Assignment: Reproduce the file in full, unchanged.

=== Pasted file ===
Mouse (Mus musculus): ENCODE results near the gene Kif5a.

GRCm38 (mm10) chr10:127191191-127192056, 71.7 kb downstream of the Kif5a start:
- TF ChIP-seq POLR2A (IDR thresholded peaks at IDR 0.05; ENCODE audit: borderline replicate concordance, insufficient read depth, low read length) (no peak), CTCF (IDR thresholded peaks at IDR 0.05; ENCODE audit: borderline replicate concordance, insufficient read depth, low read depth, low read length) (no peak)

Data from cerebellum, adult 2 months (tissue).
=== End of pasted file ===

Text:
Mouse (Mus musculus): ENCODE results near the gene Kif5a.

GRCm38 (mm10) chr10:127191191-127192056, 71.7 kb downstream of the Kif5a start:
- TF ChIP-seq POLR2A (IDR thresholded peaks at IDR 0.05; ENCODE audit: borderline replicate concordance, insufficient read depth, low read length) (no peak), CTCF (IDR thresholded peaks at IDR 0.05; ENCODE audit: borderline replicate concordance, insufficient read depth, low read depth, low read length) (no peak)

Data from cerebellum, adult 2 months (tissue).